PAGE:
Florsheim Yuma

Florsheim Shell Cordovan Yuma

Its been awhile but this post is worth the wait. I am writing about the Florsheim Yuma in Shell Cordovan. The Yuma in “brown” Shell Cordovan is arguably (I am not going to argue), the most sought-after vintage Florsheim model. This post covers two pairs of Yumas – model 93007 made in 1968 and model 97168 from 1991. More on those models later.

Florsheim Yuma Shell Cordovan

The Yuma is a Venetian style loafer with a long vamp and intricately hand-sewn moc toe that frames a large piece of Shell Cordovan. Its profile is very sleek and the portions of the shoe work well together. It has my vote for best-looking Shell Cordovan loafer. It’s a stunning shoe.

Florsheim Shell Cordovan

The Yuma has been referred to as “ultimate in Ivy League footwear” and is mentioned occasionally by bloggers writing about classic Ivy or Trad style. Evidently, it was popular in the Sixties at these Ivy colleges. Unfortunately, I cannot confirm that fact since I didn’t attend or visit an Ivy League school in the 1960s. I wasn’t alive either. I did take a look through my copy of Take Ivy but it was it was too hard to make out the shoes in the photos. Some great OCBD shirts though. (I found Take Ivy to be a bit disturbing in that it recommends you have just four pairs of shoes – “Cordovan Plain toe or saddle shoes in black and brown, classic loafers, boat shoes or sneakers, brown boots”).

Florsheim Yuma 93007

Florsheim Yuma 97168

The earliest reference I could find for the Yuma model in either vintage Florsheim ads or my limited catalog collection was 1962. The Shell Cordovan model number was 93007 and it was apart of the Imperial line of shoes. A pair retailed for $32. The photo below is from the 1962 Florsheim catalog.

1962 Florsheim Catalog

Production of the Shell Cordovan Yuma appears to have been ended in 1968. It does not appear in my 1969 Florsheim catalog. The model went dormant throughout the 1970s and was reintroduced around 1985 as the model 93230 in the Imperial product line. The model 93230 appears to have been produced until 1988. Below is a photo from a 1988 Florsheim Catalog.

1988 Florsheim Catalog

I believe the last run of Shell Cordovan Yumas was during 1991 and 1992. During those years Florsheim came out with the Royal Imperial Yuma and gave it a model number of 97168. The 97168 and 93230 appear nearly identical to me.

1992 Florsheim Catalog

Want a Yuma pair? They are tough to find. I have never seen another pair of the 93007 model new or used on ebay in the past five years. I am sure another pair exists but if you are looking for one … its probably not going to happen. You are 50 years too late. The models 93230 and 97168 are occasionally listed on ebay but still very rare. There might be only five or six listings per year.

Florsheim Shell Cordovan Yuma

Why are there so few Shell Cordovan Yumas on ebay given that it was a popular model? My theory is that people wore them and wore them frequently. The shoes didn’t get stored unworn in their owner’s closet waiting for that special event that never came like we see sometimes with Shell Cordovan long wings. People wore the Yuma often because it is a handsome casual shoe with lots of flair.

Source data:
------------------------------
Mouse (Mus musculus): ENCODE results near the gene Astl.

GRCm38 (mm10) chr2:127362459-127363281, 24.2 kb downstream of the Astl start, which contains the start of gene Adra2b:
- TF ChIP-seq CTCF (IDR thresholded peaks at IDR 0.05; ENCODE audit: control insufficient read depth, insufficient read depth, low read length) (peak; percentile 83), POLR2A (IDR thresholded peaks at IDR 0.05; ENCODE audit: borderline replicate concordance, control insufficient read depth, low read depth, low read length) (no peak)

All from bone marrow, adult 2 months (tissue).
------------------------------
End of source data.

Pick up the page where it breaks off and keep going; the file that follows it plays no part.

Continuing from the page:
Florsheim Shell Cordovan Yuma

Florsheim also made the model in Black Shell Cordovan leather and calfskin. The calfskin models came in a variety of colors including “Forest” green in the mid-1960s. Somewhere someone is rocking that green Yuma. Hopefully.

Florsheim Shell Cordovan

The 93007 and 97168 are very similar in design. The main visual differences are the more rugged moc toe on the 97168 and that the 97168 has a black collar and the 93007 uses a burgundy collar. The 93007 stitching is better on both the upper leather and the welt.

Florsheim Yuma

Florsheim Yuma Shell Cordovan

Florsheim Shell Cordovan Yuma

Underneath, both shoes have a single leather sole but the 93007 has a leather heel with leather and rubber combo top lift while the 97168 has a rubber heel.

Florsheim Sole

Below are more photos of the two pairs. Questions? Please leave a comment below.

Florsheim Shell Cordovan Yuma

Florsheim Shell Cordovan Yuma

Florsheim Shell Cordovan Yuma

Florsheim Imperial


Florsheim Yuma Shell Cordovan

Florsheim 93007

Florsheim 97168

41 thoughts on “Florsheim Shell Cordovan Yuma”

    1. I was thinking of you as well when I looked at the size charts. Sad. But there have been sadder things in history

  1. TWO pair, and in A-1 condition no less! You are amazing David, and THE source for vintage finds in the Holy Grail category!

  2. Fantastic, as always, David. Within minutes of reading your article I miraculously found a pair of 97168s in my size on the bidding site. I think you’re good luck. I’ve never really been a loafer guy but these are just plain cool.

  3. Stellar review! Now I want these. Checked the ‘bay, Dang, just missed a nice pair of 97168 in my 10.5 C for $89.

  4. Great post as always David. I have the Drexel that I was lucky to find on eBay for $69 fantastic shoe I love them. Cheers, DS

  5. Hi David:

    Please take a look at the latest edition of the SF Vintage Shoe thread where I have acquired two pairs of shell Yuma and I’m a little confused as to their numbers, both date and model. Please let me know what you think.

    Best Regards:

    Pete (kilowatts) 20.10.2018

  6. Hi, David! While I don’t consider myself to be a “loafer” guy, I would truly consider these… What beauts! Great review.

    Did you have to recondition these, or were they this good when they arrived from eBay?

  7. Hello – I am fortunate enough to own two pairs of Florsheim Yuma’s – both in black. But the model numbers inside them don’t match up with what you’ve shown above. Here’s the info for each pair – I’m wondering what insight you may have on them. Thanks.